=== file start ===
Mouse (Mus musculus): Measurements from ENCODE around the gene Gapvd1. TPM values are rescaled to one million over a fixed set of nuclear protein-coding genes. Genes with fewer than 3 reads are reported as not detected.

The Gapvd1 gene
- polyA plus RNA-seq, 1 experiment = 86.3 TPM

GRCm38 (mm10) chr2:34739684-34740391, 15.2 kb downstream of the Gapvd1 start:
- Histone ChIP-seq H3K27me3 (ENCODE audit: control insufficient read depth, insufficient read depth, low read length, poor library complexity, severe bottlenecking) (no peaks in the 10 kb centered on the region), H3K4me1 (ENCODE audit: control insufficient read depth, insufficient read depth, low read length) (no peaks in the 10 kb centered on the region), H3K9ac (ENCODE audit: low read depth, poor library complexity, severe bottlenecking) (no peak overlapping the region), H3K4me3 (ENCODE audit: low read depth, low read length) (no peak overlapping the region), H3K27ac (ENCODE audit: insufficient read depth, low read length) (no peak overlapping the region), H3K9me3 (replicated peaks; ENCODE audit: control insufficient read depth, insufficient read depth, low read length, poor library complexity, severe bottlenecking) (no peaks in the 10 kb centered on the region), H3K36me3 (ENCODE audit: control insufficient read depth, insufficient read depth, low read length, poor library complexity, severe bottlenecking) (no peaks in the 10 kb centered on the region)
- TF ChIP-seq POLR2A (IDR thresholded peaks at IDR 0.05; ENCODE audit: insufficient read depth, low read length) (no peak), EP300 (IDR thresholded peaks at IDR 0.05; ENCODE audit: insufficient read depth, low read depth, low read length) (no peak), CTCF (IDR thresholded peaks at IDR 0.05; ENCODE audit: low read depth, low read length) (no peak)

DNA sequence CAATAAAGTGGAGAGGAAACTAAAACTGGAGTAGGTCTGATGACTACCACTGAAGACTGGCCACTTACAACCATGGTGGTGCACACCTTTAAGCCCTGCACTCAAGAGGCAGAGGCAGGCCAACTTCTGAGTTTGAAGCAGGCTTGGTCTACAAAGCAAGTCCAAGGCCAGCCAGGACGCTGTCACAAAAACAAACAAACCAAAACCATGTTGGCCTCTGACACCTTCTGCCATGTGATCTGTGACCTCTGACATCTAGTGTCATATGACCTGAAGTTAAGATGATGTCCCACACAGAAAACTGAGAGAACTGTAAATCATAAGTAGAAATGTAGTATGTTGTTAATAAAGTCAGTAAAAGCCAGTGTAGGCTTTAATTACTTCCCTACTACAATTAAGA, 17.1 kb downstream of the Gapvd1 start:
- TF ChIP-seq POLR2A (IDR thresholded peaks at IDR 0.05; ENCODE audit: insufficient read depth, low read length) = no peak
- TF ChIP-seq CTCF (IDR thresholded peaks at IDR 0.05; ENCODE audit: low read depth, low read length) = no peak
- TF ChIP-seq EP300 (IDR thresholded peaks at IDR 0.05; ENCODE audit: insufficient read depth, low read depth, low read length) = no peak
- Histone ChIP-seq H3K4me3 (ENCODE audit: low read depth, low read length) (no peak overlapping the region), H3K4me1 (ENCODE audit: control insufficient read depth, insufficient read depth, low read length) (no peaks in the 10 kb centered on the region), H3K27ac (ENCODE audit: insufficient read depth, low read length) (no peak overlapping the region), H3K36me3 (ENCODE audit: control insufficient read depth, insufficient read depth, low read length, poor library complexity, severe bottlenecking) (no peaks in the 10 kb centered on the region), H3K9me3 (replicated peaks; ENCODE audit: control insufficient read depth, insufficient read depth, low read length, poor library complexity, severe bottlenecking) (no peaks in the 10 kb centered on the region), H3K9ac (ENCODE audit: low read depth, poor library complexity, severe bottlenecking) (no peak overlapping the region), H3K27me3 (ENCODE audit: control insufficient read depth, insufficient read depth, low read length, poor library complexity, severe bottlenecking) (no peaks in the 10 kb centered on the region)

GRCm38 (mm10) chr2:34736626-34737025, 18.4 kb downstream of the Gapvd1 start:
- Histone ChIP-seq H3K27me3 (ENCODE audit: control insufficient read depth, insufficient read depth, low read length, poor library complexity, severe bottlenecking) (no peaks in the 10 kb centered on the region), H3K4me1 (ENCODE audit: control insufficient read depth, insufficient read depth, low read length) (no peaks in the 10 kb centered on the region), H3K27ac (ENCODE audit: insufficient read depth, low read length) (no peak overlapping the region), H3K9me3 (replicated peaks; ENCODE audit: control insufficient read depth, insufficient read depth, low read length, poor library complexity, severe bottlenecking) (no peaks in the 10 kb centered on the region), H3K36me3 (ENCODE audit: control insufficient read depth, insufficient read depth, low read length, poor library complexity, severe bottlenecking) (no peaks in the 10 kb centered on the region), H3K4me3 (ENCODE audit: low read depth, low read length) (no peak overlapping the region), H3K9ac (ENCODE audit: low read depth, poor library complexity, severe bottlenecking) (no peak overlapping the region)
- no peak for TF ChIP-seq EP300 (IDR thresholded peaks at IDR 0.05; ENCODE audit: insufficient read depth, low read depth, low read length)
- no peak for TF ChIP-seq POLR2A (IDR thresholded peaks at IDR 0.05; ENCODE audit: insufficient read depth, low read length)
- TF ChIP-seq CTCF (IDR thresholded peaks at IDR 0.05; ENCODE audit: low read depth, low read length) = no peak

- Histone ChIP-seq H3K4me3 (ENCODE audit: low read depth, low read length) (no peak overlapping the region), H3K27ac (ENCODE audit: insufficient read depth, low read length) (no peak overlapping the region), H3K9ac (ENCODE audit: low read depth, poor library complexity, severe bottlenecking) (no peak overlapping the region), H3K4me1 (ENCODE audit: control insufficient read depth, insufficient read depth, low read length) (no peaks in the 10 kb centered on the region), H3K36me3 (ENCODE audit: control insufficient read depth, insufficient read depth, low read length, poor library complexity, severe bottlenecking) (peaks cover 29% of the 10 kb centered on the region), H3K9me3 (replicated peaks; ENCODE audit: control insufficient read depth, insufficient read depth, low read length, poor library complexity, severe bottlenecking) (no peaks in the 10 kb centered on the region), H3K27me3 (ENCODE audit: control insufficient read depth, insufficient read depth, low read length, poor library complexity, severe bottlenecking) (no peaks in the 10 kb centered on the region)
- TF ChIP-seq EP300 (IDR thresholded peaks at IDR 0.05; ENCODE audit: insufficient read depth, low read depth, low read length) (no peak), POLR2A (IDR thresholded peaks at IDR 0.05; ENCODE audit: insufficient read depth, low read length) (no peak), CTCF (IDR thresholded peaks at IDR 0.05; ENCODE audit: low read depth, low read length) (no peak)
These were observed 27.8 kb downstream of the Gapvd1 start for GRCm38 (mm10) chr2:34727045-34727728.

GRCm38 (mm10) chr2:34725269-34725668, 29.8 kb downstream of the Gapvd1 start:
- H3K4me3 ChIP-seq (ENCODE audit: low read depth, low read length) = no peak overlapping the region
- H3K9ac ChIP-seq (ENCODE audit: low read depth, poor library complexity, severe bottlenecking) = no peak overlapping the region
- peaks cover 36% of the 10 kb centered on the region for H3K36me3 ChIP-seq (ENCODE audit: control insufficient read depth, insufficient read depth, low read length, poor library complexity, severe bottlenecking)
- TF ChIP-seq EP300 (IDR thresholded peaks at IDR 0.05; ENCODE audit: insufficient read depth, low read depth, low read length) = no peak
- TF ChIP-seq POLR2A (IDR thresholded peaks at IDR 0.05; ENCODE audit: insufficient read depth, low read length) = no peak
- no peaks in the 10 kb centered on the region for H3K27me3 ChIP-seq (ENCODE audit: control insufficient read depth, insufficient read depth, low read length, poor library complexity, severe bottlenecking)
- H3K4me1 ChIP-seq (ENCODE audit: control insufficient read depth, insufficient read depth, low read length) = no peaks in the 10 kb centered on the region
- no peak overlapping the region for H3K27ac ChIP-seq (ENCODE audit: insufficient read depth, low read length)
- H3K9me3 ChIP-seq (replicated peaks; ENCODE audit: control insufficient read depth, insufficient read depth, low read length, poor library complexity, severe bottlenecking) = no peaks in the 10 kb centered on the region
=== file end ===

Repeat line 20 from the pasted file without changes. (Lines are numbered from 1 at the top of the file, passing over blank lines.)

GRCm38 (mm10) chr2:34725269-34725668, 29.8 kb downstream of the Gapvd1 start: